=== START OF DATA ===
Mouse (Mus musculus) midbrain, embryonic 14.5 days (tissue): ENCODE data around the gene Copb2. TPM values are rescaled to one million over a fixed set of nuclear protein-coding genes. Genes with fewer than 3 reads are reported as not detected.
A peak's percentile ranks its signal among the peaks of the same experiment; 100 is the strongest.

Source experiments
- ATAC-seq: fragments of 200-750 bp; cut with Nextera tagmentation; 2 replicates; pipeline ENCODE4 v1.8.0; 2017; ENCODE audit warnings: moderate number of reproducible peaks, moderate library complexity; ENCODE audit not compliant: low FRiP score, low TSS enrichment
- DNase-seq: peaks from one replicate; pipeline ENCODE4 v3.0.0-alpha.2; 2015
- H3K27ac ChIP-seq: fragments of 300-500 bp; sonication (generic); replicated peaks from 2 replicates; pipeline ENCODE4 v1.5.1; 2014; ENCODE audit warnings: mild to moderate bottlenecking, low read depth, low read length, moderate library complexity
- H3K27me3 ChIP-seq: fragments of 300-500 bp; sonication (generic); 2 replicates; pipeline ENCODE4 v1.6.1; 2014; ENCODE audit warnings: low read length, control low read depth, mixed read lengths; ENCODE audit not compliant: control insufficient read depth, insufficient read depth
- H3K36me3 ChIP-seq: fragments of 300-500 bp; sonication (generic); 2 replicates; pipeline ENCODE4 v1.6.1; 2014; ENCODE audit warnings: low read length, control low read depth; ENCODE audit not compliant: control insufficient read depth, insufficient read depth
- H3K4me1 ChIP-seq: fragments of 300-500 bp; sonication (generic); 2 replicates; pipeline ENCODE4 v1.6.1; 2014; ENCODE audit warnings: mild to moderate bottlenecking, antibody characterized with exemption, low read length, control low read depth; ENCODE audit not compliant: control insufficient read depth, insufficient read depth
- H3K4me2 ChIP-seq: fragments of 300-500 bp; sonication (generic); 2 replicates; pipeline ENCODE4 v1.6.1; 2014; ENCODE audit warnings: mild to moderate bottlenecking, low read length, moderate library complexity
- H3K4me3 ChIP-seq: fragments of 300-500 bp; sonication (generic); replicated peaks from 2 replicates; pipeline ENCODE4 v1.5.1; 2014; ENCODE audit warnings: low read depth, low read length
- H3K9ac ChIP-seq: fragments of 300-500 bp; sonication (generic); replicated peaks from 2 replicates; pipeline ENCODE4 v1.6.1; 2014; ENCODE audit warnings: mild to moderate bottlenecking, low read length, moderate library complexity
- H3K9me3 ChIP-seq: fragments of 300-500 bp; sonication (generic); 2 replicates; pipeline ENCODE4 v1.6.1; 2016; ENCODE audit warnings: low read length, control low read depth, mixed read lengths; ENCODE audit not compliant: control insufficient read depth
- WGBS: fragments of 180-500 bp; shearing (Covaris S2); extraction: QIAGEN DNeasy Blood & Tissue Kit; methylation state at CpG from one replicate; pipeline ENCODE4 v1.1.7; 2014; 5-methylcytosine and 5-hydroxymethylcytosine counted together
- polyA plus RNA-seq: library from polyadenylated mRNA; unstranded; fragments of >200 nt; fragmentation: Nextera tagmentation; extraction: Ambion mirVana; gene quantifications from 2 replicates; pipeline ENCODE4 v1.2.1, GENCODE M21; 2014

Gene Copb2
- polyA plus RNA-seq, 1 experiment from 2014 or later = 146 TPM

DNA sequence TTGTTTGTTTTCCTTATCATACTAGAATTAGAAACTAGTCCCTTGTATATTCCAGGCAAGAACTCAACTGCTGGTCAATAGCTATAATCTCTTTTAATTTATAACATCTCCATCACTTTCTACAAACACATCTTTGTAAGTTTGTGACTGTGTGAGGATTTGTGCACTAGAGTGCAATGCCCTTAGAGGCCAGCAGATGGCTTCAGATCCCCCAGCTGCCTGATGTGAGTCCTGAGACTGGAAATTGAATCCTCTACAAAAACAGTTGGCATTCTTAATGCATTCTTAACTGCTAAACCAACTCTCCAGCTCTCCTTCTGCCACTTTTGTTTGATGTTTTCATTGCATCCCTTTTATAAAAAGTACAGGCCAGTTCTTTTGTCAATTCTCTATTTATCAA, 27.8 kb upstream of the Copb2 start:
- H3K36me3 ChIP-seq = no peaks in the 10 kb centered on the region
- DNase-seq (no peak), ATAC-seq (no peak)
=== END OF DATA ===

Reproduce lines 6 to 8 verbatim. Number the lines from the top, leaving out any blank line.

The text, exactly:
- H3K27ac ChIP-seq: fragments of 300-500 bp; sonication (generic); replicated peaks from 2 replicates; pipeline ENCODE4 v1.5.1; 2014; ENCODE audit warnings: mild to moderate bottlenecking, low read depth, low read length, moderate library complexity
- H3K27me3 ChIP-seq: fragments of 300-500 bp; sonication (generic); 2 replicates; pipeline ENCODE4 v1.6.1; 2014; ENCODE audit warnings: low read length, control low read depth, mixed read lengths; ENCODE audit not compliant: control insufficient read depth, insufficient read depth
- H3K36me3 ChIP-seq: fragments of 300-500 bp; sonication (generic); 2 replicates; pipeline ENCODE4 v1.6.1; 2014; ENCODE audit warnings: low read length, control low read depth; ENCODE audit not compliant: control insufficient read depth, insufficient read depth